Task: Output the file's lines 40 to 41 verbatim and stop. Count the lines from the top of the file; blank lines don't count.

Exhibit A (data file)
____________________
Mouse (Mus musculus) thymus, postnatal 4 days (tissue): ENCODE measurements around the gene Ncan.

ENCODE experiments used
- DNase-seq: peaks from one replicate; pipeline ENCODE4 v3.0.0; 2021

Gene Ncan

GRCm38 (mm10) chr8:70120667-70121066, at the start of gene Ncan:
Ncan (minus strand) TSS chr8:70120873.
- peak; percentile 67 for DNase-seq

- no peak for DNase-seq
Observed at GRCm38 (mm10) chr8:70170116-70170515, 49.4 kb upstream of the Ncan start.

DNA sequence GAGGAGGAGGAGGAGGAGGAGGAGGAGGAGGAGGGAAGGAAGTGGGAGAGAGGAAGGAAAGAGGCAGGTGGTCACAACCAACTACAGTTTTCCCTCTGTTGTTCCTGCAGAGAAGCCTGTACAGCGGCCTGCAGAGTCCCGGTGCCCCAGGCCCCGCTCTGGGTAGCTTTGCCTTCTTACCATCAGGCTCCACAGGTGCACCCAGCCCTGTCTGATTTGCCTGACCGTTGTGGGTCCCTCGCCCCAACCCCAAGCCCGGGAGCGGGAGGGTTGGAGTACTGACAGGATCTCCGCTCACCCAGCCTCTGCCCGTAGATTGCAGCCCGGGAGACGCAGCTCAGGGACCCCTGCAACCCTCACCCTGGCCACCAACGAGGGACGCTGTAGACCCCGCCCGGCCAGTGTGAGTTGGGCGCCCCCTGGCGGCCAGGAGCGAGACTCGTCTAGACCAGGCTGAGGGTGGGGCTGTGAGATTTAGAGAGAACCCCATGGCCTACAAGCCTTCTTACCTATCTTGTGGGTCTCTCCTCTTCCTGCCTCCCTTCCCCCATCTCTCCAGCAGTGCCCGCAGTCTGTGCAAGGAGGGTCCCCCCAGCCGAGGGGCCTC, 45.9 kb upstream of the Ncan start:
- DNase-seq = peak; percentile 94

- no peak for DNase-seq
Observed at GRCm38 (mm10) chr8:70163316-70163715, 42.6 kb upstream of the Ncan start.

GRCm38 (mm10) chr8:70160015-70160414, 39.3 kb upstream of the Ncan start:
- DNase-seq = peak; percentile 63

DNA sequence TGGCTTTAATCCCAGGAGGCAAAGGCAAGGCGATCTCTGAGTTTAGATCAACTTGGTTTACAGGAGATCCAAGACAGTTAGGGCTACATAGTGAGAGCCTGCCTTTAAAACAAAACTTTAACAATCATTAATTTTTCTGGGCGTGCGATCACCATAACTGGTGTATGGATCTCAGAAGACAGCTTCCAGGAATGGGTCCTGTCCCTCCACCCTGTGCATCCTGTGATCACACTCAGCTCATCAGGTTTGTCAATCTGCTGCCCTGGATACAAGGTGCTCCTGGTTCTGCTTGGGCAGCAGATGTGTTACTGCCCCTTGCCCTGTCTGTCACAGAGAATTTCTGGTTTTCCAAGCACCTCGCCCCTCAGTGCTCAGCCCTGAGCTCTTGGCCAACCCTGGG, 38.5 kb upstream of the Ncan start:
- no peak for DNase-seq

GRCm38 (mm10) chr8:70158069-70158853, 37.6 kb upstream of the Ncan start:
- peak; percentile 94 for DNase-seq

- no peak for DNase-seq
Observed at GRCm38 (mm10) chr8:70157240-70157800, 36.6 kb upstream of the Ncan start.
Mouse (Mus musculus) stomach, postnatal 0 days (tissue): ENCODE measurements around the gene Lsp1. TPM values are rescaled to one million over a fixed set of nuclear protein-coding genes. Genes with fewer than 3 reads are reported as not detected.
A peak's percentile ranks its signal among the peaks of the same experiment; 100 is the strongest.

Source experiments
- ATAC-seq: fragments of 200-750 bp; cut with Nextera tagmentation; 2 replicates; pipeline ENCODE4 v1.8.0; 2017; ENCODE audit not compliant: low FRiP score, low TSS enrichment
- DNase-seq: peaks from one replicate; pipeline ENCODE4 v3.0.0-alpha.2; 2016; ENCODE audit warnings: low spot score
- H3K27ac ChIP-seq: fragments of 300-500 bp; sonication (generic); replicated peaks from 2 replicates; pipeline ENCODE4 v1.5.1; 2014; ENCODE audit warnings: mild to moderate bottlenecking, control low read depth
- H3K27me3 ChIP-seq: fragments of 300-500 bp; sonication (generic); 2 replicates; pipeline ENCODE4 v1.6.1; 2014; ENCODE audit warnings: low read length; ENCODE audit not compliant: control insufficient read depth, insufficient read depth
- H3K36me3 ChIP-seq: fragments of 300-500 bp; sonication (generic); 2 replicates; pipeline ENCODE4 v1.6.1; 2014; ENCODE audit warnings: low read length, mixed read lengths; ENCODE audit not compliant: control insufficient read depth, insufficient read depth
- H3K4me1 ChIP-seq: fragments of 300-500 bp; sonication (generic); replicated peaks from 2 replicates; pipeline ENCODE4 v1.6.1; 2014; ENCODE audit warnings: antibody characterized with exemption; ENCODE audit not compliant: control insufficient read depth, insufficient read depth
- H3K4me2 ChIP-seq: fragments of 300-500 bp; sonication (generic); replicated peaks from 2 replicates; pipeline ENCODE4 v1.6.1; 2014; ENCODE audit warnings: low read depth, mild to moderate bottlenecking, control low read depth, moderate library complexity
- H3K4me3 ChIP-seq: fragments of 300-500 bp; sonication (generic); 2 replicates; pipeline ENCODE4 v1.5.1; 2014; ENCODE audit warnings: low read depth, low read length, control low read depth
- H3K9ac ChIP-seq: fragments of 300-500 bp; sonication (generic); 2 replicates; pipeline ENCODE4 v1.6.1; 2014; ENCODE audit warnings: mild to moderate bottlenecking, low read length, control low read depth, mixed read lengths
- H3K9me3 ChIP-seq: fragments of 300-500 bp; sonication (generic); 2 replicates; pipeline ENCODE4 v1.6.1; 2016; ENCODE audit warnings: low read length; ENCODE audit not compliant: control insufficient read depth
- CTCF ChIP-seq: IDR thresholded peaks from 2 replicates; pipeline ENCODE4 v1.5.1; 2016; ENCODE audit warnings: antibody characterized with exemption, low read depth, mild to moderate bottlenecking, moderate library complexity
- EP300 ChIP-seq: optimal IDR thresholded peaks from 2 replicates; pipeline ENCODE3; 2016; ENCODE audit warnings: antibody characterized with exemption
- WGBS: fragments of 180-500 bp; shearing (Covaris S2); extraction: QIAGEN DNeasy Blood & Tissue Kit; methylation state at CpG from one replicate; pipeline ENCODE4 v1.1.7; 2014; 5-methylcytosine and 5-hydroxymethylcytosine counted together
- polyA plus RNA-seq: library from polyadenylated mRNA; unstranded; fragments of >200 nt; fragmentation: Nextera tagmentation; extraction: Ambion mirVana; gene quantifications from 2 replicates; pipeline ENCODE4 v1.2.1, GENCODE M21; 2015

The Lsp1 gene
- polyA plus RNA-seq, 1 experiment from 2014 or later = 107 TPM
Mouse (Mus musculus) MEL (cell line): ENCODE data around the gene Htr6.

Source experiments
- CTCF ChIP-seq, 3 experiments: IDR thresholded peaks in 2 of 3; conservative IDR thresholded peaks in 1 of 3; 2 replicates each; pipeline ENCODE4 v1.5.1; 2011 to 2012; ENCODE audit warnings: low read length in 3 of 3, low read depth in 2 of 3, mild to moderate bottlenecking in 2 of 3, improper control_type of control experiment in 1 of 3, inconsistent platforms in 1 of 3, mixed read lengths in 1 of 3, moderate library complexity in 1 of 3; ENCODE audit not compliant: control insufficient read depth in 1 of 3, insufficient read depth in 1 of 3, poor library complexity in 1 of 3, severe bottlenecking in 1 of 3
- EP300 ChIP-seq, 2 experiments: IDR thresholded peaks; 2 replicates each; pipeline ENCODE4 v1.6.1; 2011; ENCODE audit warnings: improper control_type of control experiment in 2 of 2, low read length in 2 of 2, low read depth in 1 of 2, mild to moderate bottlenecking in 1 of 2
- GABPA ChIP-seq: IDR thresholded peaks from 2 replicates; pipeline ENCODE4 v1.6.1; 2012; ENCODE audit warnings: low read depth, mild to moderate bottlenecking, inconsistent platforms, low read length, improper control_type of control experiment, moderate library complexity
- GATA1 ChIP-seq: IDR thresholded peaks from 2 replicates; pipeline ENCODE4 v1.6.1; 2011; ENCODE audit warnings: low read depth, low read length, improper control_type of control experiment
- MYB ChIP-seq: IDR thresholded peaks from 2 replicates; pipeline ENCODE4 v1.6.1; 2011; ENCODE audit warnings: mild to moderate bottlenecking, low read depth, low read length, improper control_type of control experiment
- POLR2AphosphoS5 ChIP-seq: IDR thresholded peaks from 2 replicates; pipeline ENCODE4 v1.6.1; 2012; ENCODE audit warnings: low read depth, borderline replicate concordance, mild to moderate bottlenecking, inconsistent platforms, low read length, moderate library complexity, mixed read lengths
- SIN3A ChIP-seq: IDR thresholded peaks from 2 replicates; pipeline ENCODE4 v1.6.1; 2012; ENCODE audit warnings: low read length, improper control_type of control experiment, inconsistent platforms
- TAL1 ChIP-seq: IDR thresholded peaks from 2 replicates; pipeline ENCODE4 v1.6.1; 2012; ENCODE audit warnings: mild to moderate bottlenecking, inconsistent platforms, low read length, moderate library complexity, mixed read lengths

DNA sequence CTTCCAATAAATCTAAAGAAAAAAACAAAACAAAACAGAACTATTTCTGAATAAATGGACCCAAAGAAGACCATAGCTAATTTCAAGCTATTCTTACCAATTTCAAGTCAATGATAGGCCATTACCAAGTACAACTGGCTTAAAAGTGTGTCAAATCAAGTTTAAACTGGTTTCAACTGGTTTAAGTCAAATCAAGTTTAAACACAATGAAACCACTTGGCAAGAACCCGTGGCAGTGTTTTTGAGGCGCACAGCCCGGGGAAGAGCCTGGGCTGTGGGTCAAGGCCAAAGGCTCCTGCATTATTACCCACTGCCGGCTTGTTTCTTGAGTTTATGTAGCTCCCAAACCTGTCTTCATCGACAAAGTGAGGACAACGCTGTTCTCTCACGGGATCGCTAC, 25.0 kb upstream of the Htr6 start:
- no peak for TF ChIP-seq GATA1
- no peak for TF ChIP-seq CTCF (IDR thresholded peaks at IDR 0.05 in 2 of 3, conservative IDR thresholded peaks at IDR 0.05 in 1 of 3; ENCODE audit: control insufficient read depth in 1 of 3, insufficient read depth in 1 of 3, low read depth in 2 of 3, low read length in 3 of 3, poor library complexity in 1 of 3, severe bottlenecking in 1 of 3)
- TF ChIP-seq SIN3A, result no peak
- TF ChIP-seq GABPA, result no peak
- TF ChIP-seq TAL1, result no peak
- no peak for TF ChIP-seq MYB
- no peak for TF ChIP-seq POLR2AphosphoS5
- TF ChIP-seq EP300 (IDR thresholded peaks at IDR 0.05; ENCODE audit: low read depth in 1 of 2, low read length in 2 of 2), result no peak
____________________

- polyA plus RNA-seq, 1 experiment from 2014 or later = 107 TPM
Mouse (Mus musculus) MEL (cell line): ENCODE data around the gene Htr6.